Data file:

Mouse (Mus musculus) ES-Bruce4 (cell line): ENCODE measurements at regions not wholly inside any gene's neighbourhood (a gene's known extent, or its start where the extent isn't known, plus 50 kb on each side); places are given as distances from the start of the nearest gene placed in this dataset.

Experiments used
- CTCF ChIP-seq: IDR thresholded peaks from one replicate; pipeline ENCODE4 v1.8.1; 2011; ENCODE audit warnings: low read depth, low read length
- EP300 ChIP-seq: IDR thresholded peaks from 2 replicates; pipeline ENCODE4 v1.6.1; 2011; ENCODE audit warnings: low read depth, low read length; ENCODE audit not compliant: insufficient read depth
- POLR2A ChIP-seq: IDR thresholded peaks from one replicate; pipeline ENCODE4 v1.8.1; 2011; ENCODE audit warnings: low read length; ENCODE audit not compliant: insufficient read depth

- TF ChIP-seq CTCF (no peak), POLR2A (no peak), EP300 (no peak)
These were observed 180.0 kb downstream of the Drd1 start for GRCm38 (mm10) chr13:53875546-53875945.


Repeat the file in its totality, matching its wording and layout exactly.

Mouse (Mus musculus) ES-Bruce4 (cell line): ENCODE measurements at regions not wholly inside any gene's neighbourhood (a gene's known extent, or its start where the extent isn't known, plus 50 kb on each side); places are given as distances from the start of the nearest gene placed in this dataset.

Experiments used
- CTCF ChIP-seq: IDR thresholded peaks from one replicate; pipeline ENCODE4 v1.8.1; 2011; ENCODE audit warnings: low read depth, low read length
- EP300 ChIP-seq: IDR thresholded peaks from 2 replicates; pipeline ENCODE4 v1.6.1; 2011; ENCODE audit warnings: low read depth, low read length; ENCODE audit not compliant: insufficient read depth
- POLR2A ChIP-seq: IDR thresholded peaks from one replicate; pipeline ENCODE4 v1.8.1; 2011; ENCODE audit warnings: low read length; ENCODE audit not compliant: insufficient read depth

- TF ChIP-seq CTCF (no peak), POLR2A (no peak), EP300 (no peak)
These were observed 180.0 kb downstream of the Drd1 start for GRCm38 (mm10) chr13:53875546-53875945.